Published: Wed, June 27, 2018
Sport | By Kayla Schwartz

Autopsy reveals Tyler Hilinski had CTE, family says

Autopsy reveals Tyler Hilinski had CTE, family says

"I remember being kind of numb because you don't think your son is going to die, you certainly don't think he is going to kill himself, and you don't think you have to give his brain to the Mayo Clinic for [a post-mortem medical examination]", she told Sports Illustrated. Head injuries, CTE, and football have been linked before: "In a convenience sample of 202 deceased players of American football from a brain donation program, CTE was neuropathologically diagnosed in 177 players across all levels of play (87%), including 110 of 111 former National Football League players (99%)", according to the results of an original investigation by the Journal of the American Medical Association (JAMA).

"It was a shock to get those results and find out that he had it, and to realize that this sport that he loved may have contributed to that diagnosis", Kym Hilinski said. The boy suffered multiple concussions while playing football, and his brain was the earliest evidence of CTE yet found in a human brain.

Mark and Kym Hilinski have spoken to their younger son, Ryan, a high school quarterback committed to play at SC in 2019, about the results of Tyler's autopsy.

Hilinski was a promising quarterback for the Cougars and was barely two weeks removed from his junior season when police say he shot himself in the head January 16. "I don't think he'd want me to stop". The autopsy findings showed Stage 1 CTE.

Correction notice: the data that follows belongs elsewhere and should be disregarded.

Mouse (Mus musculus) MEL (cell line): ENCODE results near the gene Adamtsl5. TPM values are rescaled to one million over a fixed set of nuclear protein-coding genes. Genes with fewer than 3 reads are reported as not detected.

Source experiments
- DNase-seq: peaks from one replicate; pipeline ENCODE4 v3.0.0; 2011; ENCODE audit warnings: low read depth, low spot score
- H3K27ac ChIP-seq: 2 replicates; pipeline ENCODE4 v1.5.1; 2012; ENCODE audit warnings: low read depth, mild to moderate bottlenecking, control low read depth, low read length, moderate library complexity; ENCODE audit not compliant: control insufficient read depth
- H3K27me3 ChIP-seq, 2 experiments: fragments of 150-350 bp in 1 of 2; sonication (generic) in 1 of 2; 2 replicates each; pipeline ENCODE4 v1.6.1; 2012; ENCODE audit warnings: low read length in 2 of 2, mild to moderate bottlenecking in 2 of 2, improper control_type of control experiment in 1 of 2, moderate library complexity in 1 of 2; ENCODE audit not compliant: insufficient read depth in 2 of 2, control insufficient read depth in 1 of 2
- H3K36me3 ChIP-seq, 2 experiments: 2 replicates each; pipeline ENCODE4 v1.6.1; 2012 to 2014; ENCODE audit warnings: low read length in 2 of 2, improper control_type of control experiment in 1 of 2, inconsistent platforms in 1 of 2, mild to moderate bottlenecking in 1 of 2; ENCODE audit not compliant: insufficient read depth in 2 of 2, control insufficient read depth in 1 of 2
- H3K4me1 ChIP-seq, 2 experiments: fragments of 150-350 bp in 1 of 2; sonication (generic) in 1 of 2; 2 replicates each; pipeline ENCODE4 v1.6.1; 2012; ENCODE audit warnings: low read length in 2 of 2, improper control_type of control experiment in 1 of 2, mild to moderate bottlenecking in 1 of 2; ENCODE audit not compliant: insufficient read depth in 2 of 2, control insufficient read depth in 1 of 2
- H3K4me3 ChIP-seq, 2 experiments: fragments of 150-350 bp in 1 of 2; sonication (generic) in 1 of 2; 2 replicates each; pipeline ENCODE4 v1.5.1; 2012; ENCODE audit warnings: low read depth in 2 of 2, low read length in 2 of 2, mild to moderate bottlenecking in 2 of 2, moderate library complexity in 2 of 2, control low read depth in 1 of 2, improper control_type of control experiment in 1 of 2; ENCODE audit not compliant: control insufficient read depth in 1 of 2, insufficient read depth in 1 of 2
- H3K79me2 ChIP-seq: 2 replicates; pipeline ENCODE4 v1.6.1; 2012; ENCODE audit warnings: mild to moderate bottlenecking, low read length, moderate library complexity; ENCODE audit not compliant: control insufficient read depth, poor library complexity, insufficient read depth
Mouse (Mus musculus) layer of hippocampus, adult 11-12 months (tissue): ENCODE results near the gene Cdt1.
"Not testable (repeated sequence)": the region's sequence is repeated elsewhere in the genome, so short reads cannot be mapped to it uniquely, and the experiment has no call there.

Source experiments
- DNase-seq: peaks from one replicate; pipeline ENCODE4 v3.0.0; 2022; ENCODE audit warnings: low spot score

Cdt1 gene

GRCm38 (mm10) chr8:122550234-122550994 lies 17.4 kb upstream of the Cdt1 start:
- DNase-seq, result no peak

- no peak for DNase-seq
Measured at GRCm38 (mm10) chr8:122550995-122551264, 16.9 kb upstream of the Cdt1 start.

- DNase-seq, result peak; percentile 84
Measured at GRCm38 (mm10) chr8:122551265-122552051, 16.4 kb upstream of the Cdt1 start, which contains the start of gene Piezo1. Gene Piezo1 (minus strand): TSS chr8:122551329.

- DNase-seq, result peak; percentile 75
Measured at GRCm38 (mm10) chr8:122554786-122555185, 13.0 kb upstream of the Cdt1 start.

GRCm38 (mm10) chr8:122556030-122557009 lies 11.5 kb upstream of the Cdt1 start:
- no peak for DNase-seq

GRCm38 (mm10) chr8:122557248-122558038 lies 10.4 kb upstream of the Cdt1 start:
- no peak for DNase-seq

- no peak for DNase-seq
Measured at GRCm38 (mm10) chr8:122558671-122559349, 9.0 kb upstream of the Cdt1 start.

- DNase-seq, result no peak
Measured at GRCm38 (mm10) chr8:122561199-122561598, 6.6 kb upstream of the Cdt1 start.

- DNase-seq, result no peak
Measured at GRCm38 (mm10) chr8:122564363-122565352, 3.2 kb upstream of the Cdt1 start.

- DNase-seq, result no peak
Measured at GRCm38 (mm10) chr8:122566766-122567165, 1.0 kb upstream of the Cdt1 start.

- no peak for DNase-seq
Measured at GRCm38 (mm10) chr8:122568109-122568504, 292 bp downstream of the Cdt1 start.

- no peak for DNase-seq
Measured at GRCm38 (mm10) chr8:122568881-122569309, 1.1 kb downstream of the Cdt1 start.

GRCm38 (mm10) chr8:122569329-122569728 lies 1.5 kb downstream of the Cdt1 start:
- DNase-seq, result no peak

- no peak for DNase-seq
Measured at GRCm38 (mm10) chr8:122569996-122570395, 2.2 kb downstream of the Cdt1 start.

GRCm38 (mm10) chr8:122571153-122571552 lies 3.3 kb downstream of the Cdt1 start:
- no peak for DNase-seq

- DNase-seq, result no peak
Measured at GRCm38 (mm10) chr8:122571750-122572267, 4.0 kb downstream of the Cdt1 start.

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The Mayo Clinic found tau protein in Hilinski's brain, which is considered to be the hallmark of CTE.

"We were in complete shock", the quarterback's father, Mark, said on "Today".

"Was that the only thing that contributed to his death? I don't know", Kym Hilinski said in the documentary. His most memorable outing came in the second week of the season, when he led Washington State from a 21-point deficit in the fourth quarter to beat Boise State 47-44 in triple overtime. The interview comes alongside the debut of a new Sports Illustrated documentary about the family's search for answers. On one hand, they intend to be supportive of Ryan.

"He was goofy and amusing, and hilarious half the time, but we didn't see it at all", his father said. They've created a nonprofit called the Hilinski's Hope Foundation. "They need it. There's not enough out there for these attractive athletes that give of themselves to their colleges, but their minds aren't taken care of".

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